M. Ward Stays the Exploratory Course on "Migration Stories"
Blending firsthand familial migratory history with modern-day news cycle narratives set to a soundtrack built on acoustic six-string melodies with a side of synth voyaging is the current artistic quest M. Ward finds himself on with his latest effort, Migration Stories. His familiar dreamlike structural plodding is still intact with a bit of psych spaciness thrown in for good measure, moving the songwriter’s musical existence in forward motion.
Coming off of the 20 year anniversary of his debut record, Duet for Guitars #2, Ward, the long-tenured indie-folk experimentalist, has kept a relatively lo-fi profile since, amidst amassing an impressive collaborative resume which includes work with the likes of Zooey Deschanel (She & Him), Monsters of Folk (Jim James, Conor Oberst, and Mike Mogis), Norah Jones, Neko Case, Cat Power, Beth Orton and many more.
With that very thing in mind, Ward, leading up to the release of his latest album, Migration Stories (Anti-), has released three singles in anticipation of the record’s launch. Those tunes, “Migration of Souls,” “Unreal City,” and most recently, “Torch,” set the tone for the entire batch of tunes that comprise Ward’s 10th album. It starts with Ward and a guitar and winds up with sonically textural delights due to the employ of Arcade Fire’s Tim Kingsbury, Richard Reed Parry, producer/mixer Craig Silvey (Arcade Fire, Arctic Monkeys, Florence and the Machine) and Teddy Impakt.
SPIN caught up with the traveling songster to learn more about his own tune writing migrations and what excites him about his latest, impending release.
SPIN: Let’s talk about the latest record, Migration Stories. First things first – what were your goals for this effort? When do you know “it’s time” when it comes to putting thoughts and melodies to tape?
M. Ward: Well, it’s a kind of, hmmm… I’m always writing, but I think I know it’s time when there’s maybe 20 songs that communicate to me in one way or another that sort of fit together. They tell me we’re done, and it’s at that time that I know it’s time to go to the studio. That said, I basically start at home… I just use GarageBand to get the ideas down. They serve as the intermediary – the blueprints – which I then take to the actual studio. For this record, I got to put myself in a little bit of a different situation and recorded in Montreal, which was a great experience.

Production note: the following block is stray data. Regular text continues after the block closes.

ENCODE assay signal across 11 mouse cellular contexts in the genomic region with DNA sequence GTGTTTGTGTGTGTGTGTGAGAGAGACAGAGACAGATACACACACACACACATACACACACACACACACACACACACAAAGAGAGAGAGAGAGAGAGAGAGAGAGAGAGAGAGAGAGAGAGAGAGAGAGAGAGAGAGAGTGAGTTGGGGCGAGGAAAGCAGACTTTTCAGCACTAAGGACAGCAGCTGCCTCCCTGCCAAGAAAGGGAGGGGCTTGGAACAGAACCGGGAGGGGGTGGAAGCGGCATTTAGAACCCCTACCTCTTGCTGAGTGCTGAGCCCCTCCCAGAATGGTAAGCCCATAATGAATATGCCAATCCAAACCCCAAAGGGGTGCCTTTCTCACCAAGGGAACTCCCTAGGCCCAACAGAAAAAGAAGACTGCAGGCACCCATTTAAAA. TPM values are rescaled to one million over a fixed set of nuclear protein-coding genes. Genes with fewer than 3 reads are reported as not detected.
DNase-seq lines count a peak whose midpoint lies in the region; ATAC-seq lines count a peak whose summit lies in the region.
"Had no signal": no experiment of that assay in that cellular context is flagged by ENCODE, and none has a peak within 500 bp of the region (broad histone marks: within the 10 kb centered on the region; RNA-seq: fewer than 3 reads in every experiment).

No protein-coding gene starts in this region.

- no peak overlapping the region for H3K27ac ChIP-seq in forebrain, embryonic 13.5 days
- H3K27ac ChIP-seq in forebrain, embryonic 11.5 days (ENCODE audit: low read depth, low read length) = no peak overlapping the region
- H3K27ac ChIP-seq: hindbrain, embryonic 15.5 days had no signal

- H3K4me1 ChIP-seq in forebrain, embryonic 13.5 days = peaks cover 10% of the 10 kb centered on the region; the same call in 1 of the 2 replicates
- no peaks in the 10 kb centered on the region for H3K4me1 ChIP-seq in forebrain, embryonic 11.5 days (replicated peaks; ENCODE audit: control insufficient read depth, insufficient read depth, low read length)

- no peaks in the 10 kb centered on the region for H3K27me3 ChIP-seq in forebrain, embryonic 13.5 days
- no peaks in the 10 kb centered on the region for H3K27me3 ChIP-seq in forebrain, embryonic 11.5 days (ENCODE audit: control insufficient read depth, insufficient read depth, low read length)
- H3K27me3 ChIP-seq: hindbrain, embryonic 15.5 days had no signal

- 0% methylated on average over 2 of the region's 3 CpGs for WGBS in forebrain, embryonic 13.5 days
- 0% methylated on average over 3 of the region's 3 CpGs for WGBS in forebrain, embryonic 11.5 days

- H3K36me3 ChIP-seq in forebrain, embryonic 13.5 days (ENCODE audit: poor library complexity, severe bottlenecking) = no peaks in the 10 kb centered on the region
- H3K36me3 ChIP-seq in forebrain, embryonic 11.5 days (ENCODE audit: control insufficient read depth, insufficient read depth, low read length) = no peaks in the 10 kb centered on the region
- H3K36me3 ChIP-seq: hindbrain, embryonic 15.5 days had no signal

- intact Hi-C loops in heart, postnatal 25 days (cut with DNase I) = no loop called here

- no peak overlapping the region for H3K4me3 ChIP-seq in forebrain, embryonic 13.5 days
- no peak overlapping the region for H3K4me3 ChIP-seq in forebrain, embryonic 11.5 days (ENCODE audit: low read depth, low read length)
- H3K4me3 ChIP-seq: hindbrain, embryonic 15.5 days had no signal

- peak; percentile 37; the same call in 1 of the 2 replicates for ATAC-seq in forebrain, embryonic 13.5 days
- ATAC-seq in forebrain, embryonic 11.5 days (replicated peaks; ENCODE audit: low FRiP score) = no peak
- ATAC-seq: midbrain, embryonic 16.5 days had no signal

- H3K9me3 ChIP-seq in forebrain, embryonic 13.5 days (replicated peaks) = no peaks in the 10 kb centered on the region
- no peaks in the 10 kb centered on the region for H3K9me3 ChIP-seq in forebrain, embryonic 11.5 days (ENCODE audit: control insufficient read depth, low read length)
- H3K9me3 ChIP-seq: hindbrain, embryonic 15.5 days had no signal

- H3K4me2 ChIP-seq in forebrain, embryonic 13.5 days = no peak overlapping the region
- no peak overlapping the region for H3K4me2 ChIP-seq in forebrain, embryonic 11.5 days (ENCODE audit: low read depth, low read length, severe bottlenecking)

Yeah, let’s talk about that a bit more… You got to work with Arcade Fire’s Tim Kingsbury, Richard Reed Parry, producer/mixer Craig Silvey (Arcade Fire, Arctic Monkeys, Florence and the Machine) and Teddy Impakt. What did these gentlemen add to the recipe here? What do you appreciate about collaborating with other folks?
Yeah, I’ve never collaborated with anyone who has as much knowledge as they do about old keyboards and synthesizers and textures… They added textures to the sound that I have never seen or heard, let alone used on any of my records, so that was an eye-opener – or, maybe an ear opener? Maybe that’s what it was (chuckles).
As far as Migration Stories is concerned, and the work you did with the other fellas here, and digging into this idea of the sonic expanders with the synthesizers and whatnot some more; I mean do you hear any of these sounds in your brain when you’re writing your tunes or do you just give the other musicians you pull into the room with you full artistic freedom to color in your tunes? How do you approach the process of flushing out of tune with other folks?
Usually, I leave half of it unfinished so that some improvisation can happen during the recording. The other half is pretty much pre-programmed with the chord structures, and lyrics, and melodies… But it’s a lot more exciting when you give your musicians room to breathe. I’m really lucky to be working with talented people who can always, you know, surprise me in the studio, and that’s normally a good sign that this song is going in the right direction when you’re being surprised.
When it comes to songwriting, how does it all happen for you? Do you have words in place, or do you work the instrumental angle first?